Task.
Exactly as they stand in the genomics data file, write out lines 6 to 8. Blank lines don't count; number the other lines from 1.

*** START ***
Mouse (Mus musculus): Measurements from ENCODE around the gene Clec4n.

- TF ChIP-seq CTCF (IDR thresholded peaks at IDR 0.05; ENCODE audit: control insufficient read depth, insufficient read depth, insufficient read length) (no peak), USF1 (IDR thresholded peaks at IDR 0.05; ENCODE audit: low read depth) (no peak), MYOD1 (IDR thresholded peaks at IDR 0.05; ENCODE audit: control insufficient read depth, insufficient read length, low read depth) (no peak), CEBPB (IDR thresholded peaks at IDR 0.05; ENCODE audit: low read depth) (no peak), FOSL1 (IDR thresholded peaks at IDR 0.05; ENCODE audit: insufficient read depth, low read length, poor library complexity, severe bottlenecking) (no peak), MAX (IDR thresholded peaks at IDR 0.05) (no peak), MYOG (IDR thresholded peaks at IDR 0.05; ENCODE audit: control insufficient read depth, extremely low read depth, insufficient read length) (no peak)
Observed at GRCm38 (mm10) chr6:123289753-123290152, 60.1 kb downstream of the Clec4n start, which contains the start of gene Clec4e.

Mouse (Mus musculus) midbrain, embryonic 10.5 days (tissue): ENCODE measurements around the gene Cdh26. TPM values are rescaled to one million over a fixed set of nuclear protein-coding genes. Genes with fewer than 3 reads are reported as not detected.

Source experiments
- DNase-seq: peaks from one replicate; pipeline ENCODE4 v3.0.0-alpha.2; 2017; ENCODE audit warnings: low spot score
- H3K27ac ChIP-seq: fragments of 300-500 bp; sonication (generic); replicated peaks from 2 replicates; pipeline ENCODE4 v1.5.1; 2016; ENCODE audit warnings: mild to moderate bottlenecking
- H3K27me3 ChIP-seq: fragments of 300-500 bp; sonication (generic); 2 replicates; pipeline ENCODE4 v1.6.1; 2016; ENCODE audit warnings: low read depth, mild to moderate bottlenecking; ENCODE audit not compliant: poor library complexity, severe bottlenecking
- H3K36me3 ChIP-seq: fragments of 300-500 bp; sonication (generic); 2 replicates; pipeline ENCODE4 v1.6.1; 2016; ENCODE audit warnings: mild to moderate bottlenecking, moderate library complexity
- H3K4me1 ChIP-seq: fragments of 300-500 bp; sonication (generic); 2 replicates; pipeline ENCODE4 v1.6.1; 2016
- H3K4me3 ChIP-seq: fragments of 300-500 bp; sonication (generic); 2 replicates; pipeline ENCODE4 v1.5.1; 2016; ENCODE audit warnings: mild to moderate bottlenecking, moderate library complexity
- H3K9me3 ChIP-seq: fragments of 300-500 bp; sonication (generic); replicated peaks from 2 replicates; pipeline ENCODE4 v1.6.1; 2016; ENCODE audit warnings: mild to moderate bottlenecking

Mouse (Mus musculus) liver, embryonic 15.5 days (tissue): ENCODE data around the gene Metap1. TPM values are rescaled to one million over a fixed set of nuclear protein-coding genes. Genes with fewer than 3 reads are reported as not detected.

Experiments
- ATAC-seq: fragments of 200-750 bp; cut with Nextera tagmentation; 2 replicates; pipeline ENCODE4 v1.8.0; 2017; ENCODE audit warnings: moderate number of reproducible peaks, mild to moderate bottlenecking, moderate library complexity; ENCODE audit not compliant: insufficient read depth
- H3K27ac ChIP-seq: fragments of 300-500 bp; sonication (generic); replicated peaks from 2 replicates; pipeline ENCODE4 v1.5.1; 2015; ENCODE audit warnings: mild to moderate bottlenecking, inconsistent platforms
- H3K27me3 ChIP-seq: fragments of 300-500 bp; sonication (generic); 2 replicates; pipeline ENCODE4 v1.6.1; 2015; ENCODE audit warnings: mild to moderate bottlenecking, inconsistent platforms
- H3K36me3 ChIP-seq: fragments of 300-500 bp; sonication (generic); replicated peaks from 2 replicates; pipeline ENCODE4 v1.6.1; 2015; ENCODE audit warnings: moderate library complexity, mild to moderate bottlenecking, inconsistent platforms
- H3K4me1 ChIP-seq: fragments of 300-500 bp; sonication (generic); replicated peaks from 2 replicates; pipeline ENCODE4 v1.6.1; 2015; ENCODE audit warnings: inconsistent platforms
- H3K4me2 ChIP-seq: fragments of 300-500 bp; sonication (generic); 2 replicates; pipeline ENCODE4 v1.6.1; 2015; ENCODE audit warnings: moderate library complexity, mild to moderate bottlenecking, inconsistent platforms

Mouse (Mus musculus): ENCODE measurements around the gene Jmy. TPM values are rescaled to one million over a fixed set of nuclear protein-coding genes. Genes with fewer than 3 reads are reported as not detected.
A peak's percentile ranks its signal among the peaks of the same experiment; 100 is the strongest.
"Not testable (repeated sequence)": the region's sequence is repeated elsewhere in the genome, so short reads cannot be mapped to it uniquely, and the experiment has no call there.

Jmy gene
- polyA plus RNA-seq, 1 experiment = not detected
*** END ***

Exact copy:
- DNase-seq: peaks from one replicate; pipeline ENCODE4 v3.0.0-alpha.2; 2017; ENCODE audit warnings: low spot score
- H3K27ac ChIP-seq: fragments of 300-500 bp; sonication (generic); replicated peaks from 2 replicates; pipeline ENCODE4 v1.5.1; 2016; ENCODE audit warnings: mild to moderate bottlenecking
- H3K27me3 ChIP-seq: fragments of 300-500 bp; sonication (generic); 2 replicates; pipeline ENCODE4 v1.6.1; 2016; ENCODE audit warnings: low read depth, mild to moderate bottlenecking; ENCODE audit not compliant: poor library complexity, severe bottlenecking